"Inward to the Bones is not a book about either Georgia O'Keeffe or Emily Carr, but a book about Kate Braid, a book about her struggle to be an artist, to take herself and her chosen work seriously." -- Gary Geddes

Kate Braid received the 8th annual VanCity Book Prize for Inward to the Bones, her book about a fictitious relationship between painters Emily Carr and Georgia O'Keeffe. "When I wrote the first poem,"; says Braid, "I didn't have any intention of writing a book. I was simply delighting in the thought that my two favourite women painters met once, in February 1930 in New York, when Emily Carr visited the gallery where Georgia O'Keeffe had a show. When Emily Carr and Georgia O'Keeffe met, it was a non-event for both women but it led me to ask, 'What would it have been like for two of the first modern abstractionists to get to know each other?' Perhaps they would have travelled together and, if so, where would they have gone? Of course, to New Mexico and British Columbia. No sooner had I thought it, but they were off. Eleven poems spilled out the first week, along with more questions: what would have happened next? One hundred poems later, it was a book. This has been a fascinating journey. The real Georgia O'Keeffe was happy to help maintain a mystique around her life that continued until she died, at the age of 99, in 1986. Many of the incidents mentioned in the book actually happened, according to her biographers. If they didn't happen, if Georgia just let people think they did, well, they might have happened, just as the incidents I imagined might have, if Georgia had travelled with Emily Carr. As Georgia said, 'Art is a wicked thing.'";

Never a slave to convention, Emily Carr suspended chairs from her high studio ceiling to conserve space and discourage intruders. If a visitor was welcome, she might deign to lower a chair. In one of her books the painter described herself as a freakish loner. "Emily, don't you know by now that you're an oddment and a natural-born 'solitaire'?"; Making her living as a Victoria landlady, Carr persevered in her lonely quest for artistry--and won. Kate Braid's Emily Carr: Rebel Artist celebrates Carr as a defiant and unconventional woman. Braid's condensed biography shows how Carr's encounters with the First Nations figure of D'Sonoqua, the wild woman of the woods, and with the Group of Seven led her to discover the spiritual aspects of the landscape she loved. Strikingly beautiful as a young woman, she retreated from society into art, eschewing intimacy to become the province's most original painter. "There is no cluster or sunburst about you,"; she wrote of herself. "You're just a paste solitaire in a steel claw setting.";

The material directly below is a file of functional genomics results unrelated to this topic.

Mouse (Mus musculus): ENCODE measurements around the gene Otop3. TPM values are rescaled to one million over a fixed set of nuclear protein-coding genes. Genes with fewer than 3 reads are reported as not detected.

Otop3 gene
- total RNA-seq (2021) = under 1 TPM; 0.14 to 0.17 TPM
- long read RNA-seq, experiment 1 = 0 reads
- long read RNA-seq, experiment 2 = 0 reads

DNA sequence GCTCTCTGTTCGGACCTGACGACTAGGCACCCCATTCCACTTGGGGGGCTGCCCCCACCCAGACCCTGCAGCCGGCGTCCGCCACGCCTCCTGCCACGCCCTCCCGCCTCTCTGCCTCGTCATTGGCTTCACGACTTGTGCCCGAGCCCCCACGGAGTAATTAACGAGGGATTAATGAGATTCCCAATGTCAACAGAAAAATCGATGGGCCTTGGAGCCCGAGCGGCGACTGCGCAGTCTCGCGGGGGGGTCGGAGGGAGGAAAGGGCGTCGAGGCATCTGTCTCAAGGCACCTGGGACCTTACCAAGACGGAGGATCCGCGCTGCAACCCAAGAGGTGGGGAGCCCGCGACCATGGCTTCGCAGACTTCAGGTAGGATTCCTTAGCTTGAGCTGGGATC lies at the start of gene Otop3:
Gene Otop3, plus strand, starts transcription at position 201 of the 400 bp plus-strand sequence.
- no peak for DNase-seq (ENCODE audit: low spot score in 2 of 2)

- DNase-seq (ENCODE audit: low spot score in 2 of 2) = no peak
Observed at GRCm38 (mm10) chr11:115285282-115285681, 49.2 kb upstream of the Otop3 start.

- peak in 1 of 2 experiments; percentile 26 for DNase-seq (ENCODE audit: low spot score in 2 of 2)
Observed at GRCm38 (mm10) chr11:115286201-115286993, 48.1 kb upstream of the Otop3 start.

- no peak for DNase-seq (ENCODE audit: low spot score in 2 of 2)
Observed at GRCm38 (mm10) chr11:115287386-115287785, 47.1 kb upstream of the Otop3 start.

Kate Braid was born in Calgary, Alberta on March 9, 1947. Raised in Montreal, she went to school in New Brunswick. She now lives in Vancouver and writes full-time after teaching creative writing for ten years at Malaspina University-College (now Vancouver Island University) in Nanaimo. She previously worked in construction as a journeyed carpenter and instructor, which is documented in her poetic account Turning Left to the Ladies. [SEE REVIEW BELOW]

Her Covering Rough Ground is poetry of empowerment which "tracks the long journey of a woman who wants, innocently enough, to build things." Her radio documentaries called 'Journey of Women' and 'Men of the Deep' aired on CBC's Ideas. Kate Braid and Sandy Shreve co-edited a compilation of 175 poems from 140 poets using 20 distinct poet forms for In Fine Form: The Canadian Book of Form Poetry (Polestar, 2005).

Review of the author's work by BC Studies:
Journeywoman: Swinging a Hammer in a Man's World
Red Bait! Struggles of a Mine Mill Local

BOOKS:

Elements (Caitlin 2018) $18 978-1-98791-563-1
Braid, Kate & Sandy Shreve (editors). In Fine Form: The Canadian Book of Form Poetry 2nd edition (formerly Polestar, 2005 and Tightrope Books; now Caitlin 2016) $29.95 978-1-987915020
Journeywoman: Swinging a Hammer in a Man's World (Caitlin, 2012) $24.95 978-1-894759-87-8
Turning Left to the Ladies (Palimpsest Press, 2009). $18 97800-9784917-0-3
A Well-Mannered Storm: The Glenn Gould Poems (Caitlin Press, 2008). $16.95,
Braid, Kate & Sandy Shreve (editors). In Fine Form: The Canadian Book of Form Poetry (formerly Polestar, 2005 and Tightrope Books; now Caitlin 2013)
The Fish Come In Dancing: Stories from the West-Coast Fishery (Strawberry Hill, 2002) -- Editor
Emily Carr: Rebel Artist (Polestar, 2000). Now published by Dundurn.
Red Bait! Struggles of a Mine Mill Local (Kingbird, 1998), co-authored with Al King
Inward to the Bones: Georgia O'Keeffe's Journey with Emily Carr (Polestar, 1998). Reprinted by Caitlin Press.
A Woman's Fingerprint (Chapbook, Mother Tongue Press, 1997)
To This Cedar Fountain (Polestar, 1995)
Small Songs (Chapbook, Hawthorn Society, 1994). Reprinted by Caitlin.
Covering Rough Ground (Polestar, 1991; now reprinted by Caitlin)

AWARDS:

Winner, Vancity Book Prize, for Inward to the Bones, 1999; also Nominee for Pat Lowther Memorial Award and Milton Acorn People's Poetry Prize, 1999

Winner, Pat Lowther Memorial Award for Covering Ground, 1992

Nominee, Dorothy Livesay Poetry Prize for To This Cedar Fountain, 1996

2nd Place, (m)other Tongue Chapbook contest for "A Woman's Fingerprint

[BCBW 2018] "VanCity" "Carr"